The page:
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Serving: United States


IT WAS DÉJÁ VU when an irritated reader recently called me and complained about our custom farming stories published in January. The reader believed our magazine was doing a disservice to readers by not giving equal time to the downside of custom farming. He stated he had now delegated our magazine to an unpopular spot next to his commode.

Custom work of any kind in agriculture always sets off controversy. The pork industry's move from independent producers to mega-farms with custom feeders drew plenty of ire from magazine readers back when I wrote for a hog publication. Few people liked it. But a magazine's not writing about an issue does not stop the trend.

So here we go again. Custom farming is gaining ground with some farm managers, landlords and farm operators. Our series of stories was meant as a “primer” for readers who may be interested in trying it or hiring it. Drawbacks to the business were mentioned in the stories but perhaps not prominently enough. We plan to address the custom farming problems in future issues.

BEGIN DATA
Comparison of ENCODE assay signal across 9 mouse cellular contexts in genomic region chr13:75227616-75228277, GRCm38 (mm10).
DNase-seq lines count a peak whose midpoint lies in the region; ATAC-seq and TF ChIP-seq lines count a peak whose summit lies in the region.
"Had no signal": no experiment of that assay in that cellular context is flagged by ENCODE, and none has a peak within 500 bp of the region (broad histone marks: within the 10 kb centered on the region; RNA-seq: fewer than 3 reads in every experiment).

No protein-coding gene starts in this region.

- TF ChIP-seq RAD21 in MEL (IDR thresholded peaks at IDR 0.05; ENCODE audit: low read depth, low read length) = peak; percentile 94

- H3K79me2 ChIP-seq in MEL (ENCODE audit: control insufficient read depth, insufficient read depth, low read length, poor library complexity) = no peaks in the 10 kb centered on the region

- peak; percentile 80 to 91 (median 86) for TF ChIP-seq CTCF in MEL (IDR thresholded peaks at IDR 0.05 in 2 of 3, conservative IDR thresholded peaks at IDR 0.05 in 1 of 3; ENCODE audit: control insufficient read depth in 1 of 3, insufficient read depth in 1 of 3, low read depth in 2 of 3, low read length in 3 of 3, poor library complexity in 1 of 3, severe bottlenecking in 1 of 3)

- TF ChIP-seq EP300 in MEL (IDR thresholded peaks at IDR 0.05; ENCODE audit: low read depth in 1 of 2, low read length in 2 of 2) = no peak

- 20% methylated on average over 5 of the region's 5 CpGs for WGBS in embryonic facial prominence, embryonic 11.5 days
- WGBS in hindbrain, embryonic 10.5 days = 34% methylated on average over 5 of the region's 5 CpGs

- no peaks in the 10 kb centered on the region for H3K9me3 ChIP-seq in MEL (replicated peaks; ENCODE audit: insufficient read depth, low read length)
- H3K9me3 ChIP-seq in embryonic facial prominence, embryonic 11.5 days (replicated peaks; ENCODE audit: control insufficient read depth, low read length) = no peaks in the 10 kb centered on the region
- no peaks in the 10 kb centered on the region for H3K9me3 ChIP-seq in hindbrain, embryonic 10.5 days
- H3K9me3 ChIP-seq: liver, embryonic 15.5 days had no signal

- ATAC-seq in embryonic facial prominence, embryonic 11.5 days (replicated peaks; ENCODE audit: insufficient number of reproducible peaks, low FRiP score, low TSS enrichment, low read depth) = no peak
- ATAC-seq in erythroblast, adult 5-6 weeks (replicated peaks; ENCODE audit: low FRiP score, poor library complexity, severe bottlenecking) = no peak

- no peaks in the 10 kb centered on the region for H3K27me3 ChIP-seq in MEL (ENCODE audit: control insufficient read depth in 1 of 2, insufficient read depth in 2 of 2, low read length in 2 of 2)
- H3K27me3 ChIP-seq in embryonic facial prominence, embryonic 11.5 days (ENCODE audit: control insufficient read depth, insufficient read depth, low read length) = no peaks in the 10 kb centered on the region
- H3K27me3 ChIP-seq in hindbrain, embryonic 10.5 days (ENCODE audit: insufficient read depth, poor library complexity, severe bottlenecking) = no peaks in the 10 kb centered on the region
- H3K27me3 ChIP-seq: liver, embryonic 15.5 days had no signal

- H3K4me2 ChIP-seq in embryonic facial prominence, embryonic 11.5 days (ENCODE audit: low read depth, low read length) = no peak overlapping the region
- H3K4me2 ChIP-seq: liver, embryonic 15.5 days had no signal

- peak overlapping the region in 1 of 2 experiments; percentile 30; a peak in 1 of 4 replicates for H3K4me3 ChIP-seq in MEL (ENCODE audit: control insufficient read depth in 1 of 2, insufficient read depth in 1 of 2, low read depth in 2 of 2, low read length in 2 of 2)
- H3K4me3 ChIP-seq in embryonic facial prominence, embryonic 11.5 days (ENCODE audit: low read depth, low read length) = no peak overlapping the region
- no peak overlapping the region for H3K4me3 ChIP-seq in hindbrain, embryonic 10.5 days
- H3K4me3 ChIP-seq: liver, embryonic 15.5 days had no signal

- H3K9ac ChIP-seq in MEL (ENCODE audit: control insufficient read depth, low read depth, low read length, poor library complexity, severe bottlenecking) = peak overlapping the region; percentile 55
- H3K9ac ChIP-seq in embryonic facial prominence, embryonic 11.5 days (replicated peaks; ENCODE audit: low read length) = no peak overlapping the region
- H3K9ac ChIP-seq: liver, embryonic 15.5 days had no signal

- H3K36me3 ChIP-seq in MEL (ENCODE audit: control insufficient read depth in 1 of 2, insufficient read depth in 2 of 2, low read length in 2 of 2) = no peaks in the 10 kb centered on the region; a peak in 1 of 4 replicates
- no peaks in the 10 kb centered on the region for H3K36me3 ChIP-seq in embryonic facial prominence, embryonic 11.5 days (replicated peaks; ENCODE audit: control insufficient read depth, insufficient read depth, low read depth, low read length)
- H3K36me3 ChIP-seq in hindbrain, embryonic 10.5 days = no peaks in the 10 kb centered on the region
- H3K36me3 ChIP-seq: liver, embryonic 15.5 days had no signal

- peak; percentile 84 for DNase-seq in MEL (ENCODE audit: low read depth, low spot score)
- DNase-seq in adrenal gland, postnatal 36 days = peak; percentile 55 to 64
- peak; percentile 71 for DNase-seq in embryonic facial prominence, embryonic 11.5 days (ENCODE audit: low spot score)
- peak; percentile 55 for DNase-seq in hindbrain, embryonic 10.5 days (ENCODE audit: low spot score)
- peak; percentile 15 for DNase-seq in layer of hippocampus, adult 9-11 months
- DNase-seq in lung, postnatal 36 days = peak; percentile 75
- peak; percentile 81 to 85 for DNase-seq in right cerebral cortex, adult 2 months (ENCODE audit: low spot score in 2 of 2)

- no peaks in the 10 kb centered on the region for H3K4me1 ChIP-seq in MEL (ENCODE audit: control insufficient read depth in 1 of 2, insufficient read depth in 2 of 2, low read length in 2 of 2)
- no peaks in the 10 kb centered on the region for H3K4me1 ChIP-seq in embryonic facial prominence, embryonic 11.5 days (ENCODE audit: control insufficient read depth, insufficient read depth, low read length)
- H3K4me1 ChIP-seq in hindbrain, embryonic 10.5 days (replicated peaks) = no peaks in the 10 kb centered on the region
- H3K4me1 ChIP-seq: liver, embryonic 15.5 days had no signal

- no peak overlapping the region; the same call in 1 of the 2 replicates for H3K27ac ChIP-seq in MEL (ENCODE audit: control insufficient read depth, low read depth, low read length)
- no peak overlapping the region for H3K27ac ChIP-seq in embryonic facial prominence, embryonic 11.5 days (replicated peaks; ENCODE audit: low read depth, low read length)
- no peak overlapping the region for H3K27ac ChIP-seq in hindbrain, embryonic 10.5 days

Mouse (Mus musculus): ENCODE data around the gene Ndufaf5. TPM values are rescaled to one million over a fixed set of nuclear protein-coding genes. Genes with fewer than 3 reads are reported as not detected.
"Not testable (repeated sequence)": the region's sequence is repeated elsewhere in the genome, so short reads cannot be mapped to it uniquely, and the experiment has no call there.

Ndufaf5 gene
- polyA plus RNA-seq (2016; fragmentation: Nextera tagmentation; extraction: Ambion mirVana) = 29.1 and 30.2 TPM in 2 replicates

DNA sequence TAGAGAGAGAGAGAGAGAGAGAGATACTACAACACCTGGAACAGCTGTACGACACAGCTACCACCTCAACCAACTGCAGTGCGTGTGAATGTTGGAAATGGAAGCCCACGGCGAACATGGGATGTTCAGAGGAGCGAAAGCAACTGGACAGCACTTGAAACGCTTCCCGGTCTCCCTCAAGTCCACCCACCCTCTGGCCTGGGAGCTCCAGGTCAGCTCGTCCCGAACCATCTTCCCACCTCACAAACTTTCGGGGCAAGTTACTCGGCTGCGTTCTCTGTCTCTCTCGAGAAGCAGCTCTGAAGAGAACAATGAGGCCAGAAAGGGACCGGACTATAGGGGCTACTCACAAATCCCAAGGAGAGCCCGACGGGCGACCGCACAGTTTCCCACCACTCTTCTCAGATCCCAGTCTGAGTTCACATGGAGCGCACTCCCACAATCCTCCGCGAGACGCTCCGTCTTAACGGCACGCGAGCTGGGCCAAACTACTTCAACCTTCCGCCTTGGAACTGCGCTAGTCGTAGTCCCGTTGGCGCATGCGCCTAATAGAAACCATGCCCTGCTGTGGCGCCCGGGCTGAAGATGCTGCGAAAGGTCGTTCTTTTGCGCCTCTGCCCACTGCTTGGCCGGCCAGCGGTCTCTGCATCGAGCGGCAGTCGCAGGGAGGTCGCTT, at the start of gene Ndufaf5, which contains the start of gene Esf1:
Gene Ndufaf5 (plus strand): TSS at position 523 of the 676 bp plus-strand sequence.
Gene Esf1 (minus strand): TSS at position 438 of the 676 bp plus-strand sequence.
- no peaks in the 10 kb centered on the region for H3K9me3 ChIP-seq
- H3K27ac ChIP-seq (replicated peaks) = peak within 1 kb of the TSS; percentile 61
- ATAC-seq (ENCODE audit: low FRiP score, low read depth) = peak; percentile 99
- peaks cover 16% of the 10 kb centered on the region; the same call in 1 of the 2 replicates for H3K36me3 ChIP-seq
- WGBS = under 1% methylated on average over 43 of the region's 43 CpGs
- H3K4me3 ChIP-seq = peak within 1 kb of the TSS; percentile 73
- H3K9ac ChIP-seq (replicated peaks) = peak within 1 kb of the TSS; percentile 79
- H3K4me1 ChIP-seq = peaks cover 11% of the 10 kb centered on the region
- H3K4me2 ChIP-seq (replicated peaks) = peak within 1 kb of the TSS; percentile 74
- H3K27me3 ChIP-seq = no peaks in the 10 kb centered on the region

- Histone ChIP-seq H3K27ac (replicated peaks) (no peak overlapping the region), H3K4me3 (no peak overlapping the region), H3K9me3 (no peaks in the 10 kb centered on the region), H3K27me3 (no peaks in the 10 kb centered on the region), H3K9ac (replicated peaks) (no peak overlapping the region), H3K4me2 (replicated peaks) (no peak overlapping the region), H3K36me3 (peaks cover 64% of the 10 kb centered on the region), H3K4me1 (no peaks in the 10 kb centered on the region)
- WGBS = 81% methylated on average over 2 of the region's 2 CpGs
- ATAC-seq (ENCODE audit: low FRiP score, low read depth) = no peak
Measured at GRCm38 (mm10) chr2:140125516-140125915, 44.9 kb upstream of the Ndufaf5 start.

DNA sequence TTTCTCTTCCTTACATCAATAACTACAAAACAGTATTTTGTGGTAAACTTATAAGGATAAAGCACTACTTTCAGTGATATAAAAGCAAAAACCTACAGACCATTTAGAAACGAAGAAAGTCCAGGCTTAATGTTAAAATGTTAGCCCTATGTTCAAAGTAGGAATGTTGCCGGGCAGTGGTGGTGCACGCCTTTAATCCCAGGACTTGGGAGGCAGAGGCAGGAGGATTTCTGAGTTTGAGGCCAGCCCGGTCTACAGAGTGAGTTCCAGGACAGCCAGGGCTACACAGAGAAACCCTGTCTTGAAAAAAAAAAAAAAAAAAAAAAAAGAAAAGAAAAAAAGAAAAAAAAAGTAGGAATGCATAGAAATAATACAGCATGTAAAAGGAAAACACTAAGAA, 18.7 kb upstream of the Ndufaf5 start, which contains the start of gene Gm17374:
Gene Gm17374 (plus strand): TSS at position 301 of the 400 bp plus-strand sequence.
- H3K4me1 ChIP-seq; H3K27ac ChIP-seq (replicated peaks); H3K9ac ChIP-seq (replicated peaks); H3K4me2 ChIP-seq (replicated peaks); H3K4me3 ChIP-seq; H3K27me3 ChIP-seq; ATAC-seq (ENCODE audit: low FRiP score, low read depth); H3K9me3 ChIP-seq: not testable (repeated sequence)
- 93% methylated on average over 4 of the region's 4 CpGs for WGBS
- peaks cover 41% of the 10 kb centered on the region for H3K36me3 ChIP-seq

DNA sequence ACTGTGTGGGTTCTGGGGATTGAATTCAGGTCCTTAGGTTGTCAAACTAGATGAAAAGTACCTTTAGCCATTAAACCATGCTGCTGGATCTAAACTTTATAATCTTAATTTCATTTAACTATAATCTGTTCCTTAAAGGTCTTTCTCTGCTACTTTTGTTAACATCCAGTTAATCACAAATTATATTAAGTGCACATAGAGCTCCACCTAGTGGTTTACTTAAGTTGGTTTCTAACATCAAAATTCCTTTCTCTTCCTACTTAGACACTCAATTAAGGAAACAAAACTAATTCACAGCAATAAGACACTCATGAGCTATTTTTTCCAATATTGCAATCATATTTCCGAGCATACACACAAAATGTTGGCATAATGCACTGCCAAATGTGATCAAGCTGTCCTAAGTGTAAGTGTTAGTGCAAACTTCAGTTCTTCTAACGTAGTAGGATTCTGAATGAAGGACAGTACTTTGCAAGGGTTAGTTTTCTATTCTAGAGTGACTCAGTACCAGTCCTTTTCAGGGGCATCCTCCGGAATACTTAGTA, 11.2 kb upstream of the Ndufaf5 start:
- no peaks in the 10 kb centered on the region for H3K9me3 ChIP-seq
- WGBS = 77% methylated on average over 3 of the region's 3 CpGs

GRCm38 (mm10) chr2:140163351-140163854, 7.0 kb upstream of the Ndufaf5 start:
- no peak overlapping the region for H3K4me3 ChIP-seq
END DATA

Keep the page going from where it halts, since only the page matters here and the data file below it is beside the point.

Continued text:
So beware: Custom rates often do not cover all costs of the equipment and work. Unless an operator can cover these costs and include a return for his/her investment, it will be tough for the job to pay in the long run. Farmers need to run their business like the businesses that make a living from farmers. There are few companies in business for charity.

On the other hand, farm managers and landlords also are in business, and they're after good deals. If farmers are willing to work cheap, who's to blame for that?

Another reader called to complain about the low average land values we published in our December issue. The land prices are from all land sales across entire states and are tabulated by USDA's Economic Research Service. It's important to note that those average figures included everything from marginal to prime farmland. These figures are the most credible for us to publish for a general audience. Had that reader read on, he would have found another article that stated that prime farmland in Illinois commands a price of about $4,000 an acre.

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